Aesop's Fables: Nature and Inanimate Objects

In a world where animals can talk, it makes sense that there might be other characters who can talk, and here you will read fables with talking trees, the sun and the wind, and even two jars in conversation.

Finally, you will read a fable that has gained a special fame thanks to its use in Shakespeare's Coriolanus: the fable of the belly and the body parts. You can read more about this famous fable at Wikipedia.

For the two-fable illustration, you will see the story of The Fir and the Bramble later.

[Notes by LKG]

These fables are part of the Aesop's Fables (Jacobs) unit. Story sources: The prose fables are from The Fables of Aesop by Joseph Jacobs (1894) and the limericks and illustrations are from The Baby's Own Aesop by W. J. Linton and illustrated by Walter Crane (1887).

Nature and Inanimate Objects

Jacobs 27. The Man and the Wood (Perry 302)

A Man came into a Wood one day with an axe in his hand, and begged all the Trees to give him a small branch which he wanted for a particular purpose. The Trees were good-natured and gave him one of their branches.

What did the Man do but fix it into the axe head, and soon set to work cutting down tree after tree.

Then the Trees saw how foolish they had been in giving their enemy the means of destroying themselves.

Crane 25. The Trees and The Woodman (Perry 302)

The Trees ask of Man what he lacks.
"One bit, just to handle my axe?"
All he asks - well and good:
But he cuts down the wood,
So well does he handle his axe.


~ ~ ~

Jacobs 37. The Tree and the Reed (Perry 70)

"Well, little one," said a Tree to a Reed that was growing at its foot, "why do you not plant your feet deeply in the ground, and raise your head boldly in the air as I do?"

"I am contented with my lot," said the Reed. "I may not be so grand, but I think I am safer."

"Safe!" sneered the Tree. "Who shall pluck me up by the roots or bow my head to the ground?"

But it soon had to repent of its boasting, for a hurricane arose which tore it up from its roots, and cast it a useless log on the ground, while the little Reed, bending to the force of the wind, soon stood upright again when the storm had passed over. 

Obscurity often brings safety.

Crane 23. The Oak and The Reed (Perry 70)

Giant Oak, in his strength and his scorn
Of the winds, by the roots was uptorn:
But slim Reeds at his side,
The fierce gale did outride,
Since, by bending, the burden was borne.


~ ~ ~

Jacobs 60. The Wind and the Sun (Perry 46)

The Wind and the Sun were disputing which was the stronger. Suddenly they saw a traveller coming down the road, and the Sun said: "I see a way to decide our dispute. Whichever of us can cause that traveller to take off his cloak shall be regarded as the stronger. You begin."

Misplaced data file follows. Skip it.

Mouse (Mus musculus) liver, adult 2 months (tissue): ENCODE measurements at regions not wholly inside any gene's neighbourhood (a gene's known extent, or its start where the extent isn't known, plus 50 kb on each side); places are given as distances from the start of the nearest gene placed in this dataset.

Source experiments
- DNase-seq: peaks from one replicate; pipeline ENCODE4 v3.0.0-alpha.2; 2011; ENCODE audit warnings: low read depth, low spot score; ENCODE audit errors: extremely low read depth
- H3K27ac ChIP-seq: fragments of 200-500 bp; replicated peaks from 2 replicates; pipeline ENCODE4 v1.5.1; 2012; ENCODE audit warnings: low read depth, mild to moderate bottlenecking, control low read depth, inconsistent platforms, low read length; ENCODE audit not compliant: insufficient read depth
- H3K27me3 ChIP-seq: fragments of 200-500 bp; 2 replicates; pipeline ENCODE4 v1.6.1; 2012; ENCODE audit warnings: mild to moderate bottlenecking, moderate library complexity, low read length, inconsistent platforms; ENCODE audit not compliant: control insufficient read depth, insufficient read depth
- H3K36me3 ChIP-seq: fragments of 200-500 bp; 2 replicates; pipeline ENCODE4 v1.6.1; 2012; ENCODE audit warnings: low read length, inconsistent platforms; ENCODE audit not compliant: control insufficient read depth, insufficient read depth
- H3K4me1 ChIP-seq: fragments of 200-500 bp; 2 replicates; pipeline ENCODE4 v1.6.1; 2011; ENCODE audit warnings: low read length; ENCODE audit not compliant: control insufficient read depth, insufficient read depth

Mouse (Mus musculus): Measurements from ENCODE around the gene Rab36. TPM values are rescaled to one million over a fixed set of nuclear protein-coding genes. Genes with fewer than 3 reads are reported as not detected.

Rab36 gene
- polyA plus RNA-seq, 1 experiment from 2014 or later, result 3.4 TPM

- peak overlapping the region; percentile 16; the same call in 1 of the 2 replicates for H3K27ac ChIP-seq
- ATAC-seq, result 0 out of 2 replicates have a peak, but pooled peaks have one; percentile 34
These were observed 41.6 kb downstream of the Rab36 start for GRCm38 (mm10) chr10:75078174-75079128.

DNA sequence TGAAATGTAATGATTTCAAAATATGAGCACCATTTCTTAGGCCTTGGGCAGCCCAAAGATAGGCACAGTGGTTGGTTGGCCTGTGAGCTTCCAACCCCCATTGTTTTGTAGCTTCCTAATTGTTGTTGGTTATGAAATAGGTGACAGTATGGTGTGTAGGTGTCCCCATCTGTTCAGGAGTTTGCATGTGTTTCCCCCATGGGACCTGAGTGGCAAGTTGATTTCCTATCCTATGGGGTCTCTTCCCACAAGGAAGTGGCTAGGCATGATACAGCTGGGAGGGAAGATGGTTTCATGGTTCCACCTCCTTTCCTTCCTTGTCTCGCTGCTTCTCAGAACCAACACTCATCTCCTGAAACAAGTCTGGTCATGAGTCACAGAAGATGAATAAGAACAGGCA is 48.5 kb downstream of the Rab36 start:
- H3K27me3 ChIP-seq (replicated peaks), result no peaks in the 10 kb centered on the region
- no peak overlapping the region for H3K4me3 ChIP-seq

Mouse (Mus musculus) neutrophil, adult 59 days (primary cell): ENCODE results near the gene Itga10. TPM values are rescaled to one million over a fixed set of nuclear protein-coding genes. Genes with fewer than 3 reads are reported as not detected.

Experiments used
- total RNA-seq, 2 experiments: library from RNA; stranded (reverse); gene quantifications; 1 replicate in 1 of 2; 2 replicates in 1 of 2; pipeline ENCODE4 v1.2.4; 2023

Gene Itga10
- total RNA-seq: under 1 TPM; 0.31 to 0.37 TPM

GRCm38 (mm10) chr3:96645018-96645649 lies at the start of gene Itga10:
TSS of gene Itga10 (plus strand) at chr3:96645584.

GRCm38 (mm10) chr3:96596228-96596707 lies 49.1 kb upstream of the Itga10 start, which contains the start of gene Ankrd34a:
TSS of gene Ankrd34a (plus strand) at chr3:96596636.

So the Sun retired behind a cloud, and the Wind began to blow as hard as it could upon the traveller. But the harder he blew the more closely did the traveller wrap his cloak round him, till at last the Wind had to give up in despair.

Then the Sun came out and shone in all his glory upon the traveller, who soon found it too hot to walk with his cloak on.

Kindness effects more than severity.

Crane 4. The Wind and The Sun (Perry 46)

The Wind and the Sun had a bet,
The wayfarers' cloak which should get:
Blew the Wind, the cloak clung;
Shone the Sun, the cloak flung
Showed the Sun had the best of it yet.


~ ~ ~

Jacobs 51. The Two Pots (Perry 513)

Two Pots had been left on the bank of a river, one of brass, and one of earthenware. When the tide rose they both floated off down the stream.

Now the earthenware pot tried its best to keep aloof from the brass one, which cried out: "Fear nothing, friend, I will not strike you."

"But I may come in contact with you," said the other, "if I come too close; and whether I hit you, or you hit me, I shall suffer for it."

The strong and the weak cannot keep company.

Crane 34. The Two Jars (Perry 513)

"Never fear!" said the Brass to the Clay,
Of two jars that the flood bore away:
"Keep you close to my side!"
But the Porcelain replied,
"I'll be smashed if beside you I stay."


~ ~ ~

Jacobs 29. The Belly and the Members (Perry 130)

One fine day it occurred to the Members of the Body that they were doing all the work and the Belly was having all the food. So they held a meeting, and after a long discussion, decided to strike work till the Belly consented to take its proper share of the work.

So for a day or two, the Hands refused to take the food, the Mouth refused to receive it, and the Teeth had no work to do.

But after a day or two the Members began to find that they themselves were not in a very active condition: the Hands could hardly move, and the Mouth was all parched and dry, while the Legs were unable to support the rest.

So thus they found that even the Belly in its dull quiet way was doing necessary work for the Body, and that all must work together or the Body will go to pieces.

Next page: Humans and Gods

(600 words)

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